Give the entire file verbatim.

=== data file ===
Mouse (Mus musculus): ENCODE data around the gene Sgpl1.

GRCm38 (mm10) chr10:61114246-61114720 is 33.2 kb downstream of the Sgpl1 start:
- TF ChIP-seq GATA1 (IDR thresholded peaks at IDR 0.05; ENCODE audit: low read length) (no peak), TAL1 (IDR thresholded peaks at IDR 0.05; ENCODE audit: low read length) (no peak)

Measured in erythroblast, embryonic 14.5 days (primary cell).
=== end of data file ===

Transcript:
Mouse (Mus musculus): ENCODE data around the gene Sgpl1.

GRCm38 (mm10) chr10:61114246-61114720 is 33.2 kb downstream of the Sgpl1 start:
- TF ChIP-seq GATA1 (IDR thresholded peaks at IDR 0.05; ENCODE audit: low read length) (no peak), TAL1 (IDR thresholded peaks at IDR 0.05; ENCODE audit: low read length) (no peak)

Measured in erythroblast, embryonic 14.5 days (primary cell).